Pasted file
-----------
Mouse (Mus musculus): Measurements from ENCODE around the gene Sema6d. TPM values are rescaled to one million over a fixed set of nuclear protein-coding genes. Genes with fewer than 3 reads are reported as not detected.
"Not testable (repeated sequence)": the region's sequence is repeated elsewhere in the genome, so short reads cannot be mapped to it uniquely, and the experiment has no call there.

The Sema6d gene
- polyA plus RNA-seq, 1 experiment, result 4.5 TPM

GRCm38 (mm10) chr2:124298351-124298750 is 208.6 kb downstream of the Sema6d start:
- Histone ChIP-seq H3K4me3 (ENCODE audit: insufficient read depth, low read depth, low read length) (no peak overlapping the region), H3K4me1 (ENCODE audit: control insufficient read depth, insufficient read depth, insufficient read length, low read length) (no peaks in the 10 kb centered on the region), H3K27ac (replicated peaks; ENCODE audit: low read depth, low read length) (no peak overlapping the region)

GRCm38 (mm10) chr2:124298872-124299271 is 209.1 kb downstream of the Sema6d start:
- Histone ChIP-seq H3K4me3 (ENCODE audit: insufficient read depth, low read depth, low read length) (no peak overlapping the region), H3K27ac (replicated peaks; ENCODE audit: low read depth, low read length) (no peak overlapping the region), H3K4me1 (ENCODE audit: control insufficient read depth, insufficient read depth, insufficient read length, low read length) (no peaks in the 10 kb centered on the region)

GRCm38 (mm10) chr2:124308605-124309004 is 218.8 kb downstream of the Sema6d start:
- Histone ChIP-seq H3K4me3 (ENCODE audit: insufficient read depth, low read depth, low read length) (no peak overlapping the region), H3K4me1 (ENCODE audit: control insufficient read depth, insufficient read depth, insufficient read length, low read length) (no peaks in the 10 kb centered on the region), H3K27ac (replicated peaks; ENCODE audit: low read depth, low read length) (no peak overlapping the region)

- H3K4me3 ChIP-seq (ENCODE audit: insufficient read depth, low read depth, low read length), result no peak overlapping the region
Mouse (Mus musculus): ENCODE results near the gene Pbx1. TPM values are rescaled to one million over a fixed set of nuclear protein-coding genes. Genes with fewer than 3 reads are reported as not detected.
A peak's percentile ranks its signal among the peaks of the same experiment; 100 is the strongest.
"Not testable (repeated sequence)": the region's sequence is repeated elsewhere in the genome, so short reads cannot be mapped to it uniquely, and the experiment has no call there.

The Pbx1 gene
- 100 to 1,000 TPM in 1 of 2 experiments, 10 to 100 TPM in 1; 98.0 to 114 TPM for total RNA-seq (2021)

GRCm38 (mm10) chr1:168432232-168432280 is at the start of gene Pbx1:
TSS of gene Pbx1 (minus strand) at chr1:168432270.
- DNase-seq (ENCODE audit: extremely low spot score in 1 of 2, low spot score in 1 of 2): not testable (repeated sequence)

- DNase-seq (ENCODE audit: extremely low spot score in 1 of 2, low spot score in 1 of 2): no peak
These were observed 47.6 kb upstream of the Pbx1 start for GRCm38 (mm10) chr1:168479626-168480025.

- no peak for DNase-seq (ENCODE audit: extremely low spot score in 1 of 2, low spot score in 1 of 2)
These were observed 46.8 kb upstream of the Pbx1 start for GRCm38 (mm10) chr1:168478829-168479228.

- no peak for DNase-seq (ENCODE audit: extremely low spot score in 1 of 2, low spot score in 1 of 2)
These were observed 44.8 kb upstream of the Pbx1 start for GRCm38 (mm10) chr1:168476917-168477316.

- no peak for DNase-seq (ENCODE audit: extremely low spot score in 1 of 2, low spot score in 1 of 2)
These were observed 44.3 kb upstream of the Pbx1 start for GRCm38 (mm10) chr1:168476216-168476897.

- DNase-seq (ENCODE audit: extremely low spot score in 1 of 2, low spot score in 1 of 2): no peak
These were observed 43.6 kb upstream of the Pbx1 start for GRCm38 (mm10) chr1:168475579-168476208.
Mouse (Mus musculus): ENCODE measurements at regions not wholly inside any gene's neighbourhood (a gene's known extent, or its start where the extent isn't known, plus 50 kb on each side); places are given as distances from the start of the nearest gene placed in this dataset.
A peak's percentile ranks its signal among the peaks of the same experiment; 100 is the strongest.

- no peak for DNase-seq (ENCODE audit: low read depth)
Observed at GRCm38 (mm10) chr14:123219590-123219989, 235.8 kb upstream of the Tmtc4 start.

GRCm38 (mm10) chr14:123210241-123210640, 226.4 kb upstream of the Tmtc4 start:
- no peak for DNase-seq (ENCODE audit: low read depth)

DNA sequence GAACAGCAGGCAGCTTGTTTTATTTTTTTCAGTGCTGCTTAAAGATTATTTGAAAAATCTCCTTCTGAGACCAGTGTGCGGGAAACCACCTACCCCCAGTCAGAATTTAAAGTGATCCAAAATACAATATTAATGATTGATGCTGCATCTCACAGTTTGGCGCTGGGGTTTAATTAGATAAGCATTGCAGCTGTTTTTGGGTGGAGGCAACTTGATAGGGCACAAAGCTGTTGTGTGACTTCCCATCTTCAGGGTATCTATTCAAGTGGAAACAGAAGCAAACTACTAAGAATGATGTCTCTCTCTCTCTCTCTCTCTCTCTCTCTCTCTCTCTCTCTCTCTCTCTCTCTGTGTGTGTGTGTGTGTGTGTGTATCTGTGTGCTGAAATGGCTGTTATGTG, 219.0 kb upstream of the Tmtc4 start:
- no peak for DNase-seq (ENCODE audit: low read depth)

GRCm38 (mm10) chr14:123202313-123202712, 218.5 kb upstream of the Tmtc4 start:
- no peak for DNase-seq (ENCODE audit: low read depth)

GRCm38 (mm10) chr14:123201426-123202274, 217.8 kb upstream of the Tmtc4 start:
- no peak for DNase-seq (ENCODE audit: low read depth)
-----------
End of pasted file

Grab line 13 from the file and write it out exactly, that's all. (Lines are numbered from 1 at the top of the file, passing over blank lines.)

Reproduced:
A peak's percentile ranks its signal among the peaks of the same experiment; 100 is the strongest.